Presence, or simply the act of being with someone, is a powerful tool when caring for someone with a life-limiting illness. It seems overly simplistic, but it can have a profound, lasting effect. I had been told that the first year I started working in hospice care. I wasn’t sure I believed it though. How can just being with someone, not doing anything, have any meaningful effect beyond feeling awkward. Because just being feels incredibly awkward.
Still, I had been told to do this because there are times when there is nothing more to be done. That’s what happens with life-limiting illness and near the end of life, making presence the best course of action. So, when I’d go see Mr. Smith, a widowed man with end-stage dementia who lived in a secure memory care unit, I would just sit with him. I felt so uncomfortable. Thoughts raced through my mind, trying to come up with something, anything to engage with him. Perhaps someone else could have come up with something brilliant. I could not. And I continued to sit.
Around that time, I was diagnosed with Non-Hodgkin’s Lymphoma. It was stage IV and had spread to lymph nodes throughout my body and had begun to invade my bone marrow. During treatment, I developed severe pain. The worst pain I’ve ever experienced. A friend, Joe, came by to check on me after work one day. He found me in bed, curled into a ball, clutching my ribs where the pain was most severe. I’d taken the opioid pain medications as prescribed, but after an hour, there was still no relief.
Joe called the doctor, but it was afterhours. All he could do was leave a message and wait for a call back. In the meantime, he pulled up a chair and sat next to the bed. He tried talking with me. I don’t remember the topic because I was in too much pain to hear much of anything he said, much less engage in conversation. He eventually just leaned back into the chair and sat as we both waited for the meds to work or the doctor to call back. There was nothing more to be said or done.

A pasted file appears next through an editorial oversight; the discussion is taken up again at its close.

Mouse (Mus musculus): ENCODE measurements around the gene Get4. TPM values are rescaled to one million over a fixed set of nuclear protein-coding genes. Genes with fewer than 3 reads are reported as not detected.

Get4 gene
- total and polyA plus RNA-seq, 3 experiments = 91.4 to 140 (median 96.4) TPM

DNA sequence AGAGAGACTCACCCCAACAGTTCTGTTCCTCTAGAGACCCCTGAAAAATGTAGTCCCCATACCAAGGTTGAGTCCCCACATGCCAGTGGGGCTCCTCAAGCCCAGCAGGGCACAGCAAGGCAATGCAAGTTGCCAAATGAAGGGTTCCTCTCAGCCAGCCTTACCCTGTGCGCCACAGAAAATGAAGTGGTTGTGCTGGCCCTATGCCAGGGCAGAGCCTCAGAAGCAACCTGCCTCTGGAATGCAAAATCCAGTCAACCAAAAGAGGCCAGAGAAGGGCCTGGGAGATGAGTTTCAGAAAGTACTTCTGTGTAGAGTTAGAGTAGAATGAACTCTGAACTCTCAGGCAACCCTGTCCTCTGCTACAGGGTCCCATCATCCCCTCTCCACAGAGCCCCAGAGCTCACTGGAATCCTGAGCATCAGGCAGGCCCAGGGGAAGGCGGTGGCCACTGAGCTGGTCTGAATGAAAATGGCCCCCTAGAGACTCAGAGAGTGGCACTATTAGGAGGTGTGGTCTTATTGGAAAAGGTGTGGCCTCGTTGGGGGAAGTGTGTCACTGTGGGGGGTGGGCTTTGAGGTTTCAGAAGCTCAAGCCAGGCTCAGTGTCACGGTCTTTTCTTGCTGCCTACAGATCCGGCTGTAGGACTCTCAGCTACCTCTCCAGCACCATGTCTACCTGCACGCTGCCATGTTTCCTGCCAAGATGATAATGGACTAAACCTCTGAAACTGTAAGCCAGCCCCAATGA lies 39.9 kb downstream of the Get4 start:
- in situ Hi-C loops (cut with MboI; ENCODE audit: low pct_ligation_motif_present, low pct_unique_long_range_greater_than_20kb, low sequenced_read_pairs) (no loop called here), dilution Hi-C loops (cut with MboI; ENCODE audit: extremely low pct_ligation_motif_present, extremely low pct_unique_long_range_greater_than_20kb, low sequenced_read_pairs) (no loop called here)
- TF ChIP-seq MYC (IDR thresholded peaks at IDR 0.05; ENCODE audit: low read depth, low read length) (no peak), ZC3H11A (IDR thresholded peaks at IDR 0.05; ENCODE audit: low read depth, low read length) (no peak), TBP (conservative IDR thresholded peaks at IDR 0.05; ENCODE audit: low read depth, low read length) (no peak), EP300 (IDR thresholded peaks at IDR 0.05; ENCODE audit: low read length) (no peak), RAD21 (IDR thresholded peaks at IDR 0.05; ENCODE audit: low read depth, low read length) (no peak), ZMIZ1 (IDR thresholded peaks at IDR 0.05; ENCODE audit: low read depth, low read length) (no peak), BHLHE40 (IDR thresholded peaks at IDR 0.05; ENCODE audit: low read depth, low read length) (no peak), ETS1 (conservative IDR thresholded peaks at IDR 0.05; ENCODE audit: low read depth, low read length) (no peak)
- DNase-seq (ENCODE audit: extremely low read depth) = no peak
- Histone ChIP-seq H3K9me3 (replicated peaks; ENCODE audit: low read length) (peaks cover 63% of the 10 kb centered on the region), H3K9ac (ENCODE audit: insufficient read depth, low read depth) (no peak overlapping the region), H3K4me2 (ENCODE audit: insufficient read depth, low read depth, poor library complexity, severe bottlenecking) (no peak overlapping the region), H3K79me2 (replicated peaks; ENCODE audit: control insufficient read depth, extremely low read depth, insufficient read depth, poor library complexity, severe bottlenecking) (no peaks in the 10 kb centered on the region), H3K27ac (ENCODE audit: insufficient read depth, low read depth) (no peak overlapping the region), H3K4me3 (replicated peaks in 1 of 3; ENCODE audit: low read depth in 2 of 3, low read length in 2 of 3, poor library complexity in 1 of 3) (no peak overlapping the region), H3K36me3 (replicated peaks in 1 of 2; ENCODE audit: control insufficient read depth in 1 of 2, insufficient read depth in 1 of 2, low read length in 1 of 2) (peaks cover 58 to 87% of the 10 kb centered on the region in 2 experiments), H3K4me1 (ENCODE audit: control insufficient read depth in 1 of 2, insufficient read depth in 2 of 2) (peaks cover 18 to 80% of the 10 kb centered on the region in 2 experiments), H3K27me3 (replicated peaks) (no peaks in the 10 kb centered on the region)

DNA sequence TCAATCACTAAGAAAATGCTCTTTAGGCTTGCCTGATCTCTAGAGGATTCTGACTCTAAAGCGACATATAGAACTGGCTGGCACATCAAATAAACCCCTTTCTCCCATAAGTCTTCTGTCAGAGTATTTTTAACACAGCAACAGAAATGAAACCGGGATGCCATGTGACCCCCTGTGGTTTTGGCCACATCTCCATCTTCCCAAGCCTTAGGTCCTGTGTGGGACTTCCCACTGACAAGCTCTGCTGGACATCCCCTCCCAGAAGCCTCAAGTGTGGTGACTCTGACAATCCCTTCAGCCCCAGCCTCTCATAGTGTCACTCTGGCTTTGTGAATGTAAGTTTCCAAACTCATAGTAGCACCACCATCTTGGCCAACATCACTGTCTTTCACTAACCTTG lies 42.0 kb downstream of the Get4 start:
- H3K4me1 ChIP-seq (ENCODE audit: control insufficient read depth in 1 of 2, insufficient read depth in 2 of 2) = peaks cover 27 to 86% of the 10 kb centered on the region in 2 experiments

This could have been a horrible evening of suffering. The memory of severe pain could haunt me. But I happen to recall this as one of the most precious memories of my life. I don’t remember the pain. I remember that I was in pain. I remember the sensation of my ribs cracking, but I don’t actually remember the pain itself. I don’t recall a sense of suffering. Instead, I remember an immeasurable sense of compassion and comfort. I was no longer a cancer patient in a pain crisis. I was a person being honored, and I was not alone. Joe met with me and stayed with me in the midst of my horrible experience when there was nothing more to be done. He stayed with me through the storm and held the pain with me.
I don’t recall how the evening ended. Perhaps the doctor called back and gave new orders for the medication. Perhaps the pain went away on its own. Perhaps something else entirely happened. I truly don’t recall. All I remember is a compassionate presence and the fact that I was not alone.
Years later, after the chemo, after achieving remission, I asked Joe about that night. He told me how helpless, useless and awkward he felt. He had no meds to give and he couldn’t do anything to make the doctor call back any quicker. He couldn’t come up with anything to say that would make the situation any better. All he could do was sit and wait. As it turns out, that’s all he had to do. I explained how his presence relieved the pain in a way that no drug ever could, how his powerlessness had transformed into one of the most profound and meaningful moments of my life. Joe found this hard to believe, though he was glad to hear that his presence was not in vain.
Thinking back to Mr. Smith, my discomfort may have had a similar meaning for him, as Joe’s had for me, though Mr. Smith was never able to convey this to me. However, after several “unproductive” visits with Mr. Smith, he looked over to me and said, “you’re kinda nice.” It’s the most I ever heard him talk. It seemed like a nothing response at the time, but maybe, just maybe, my presence meant more than I knew.
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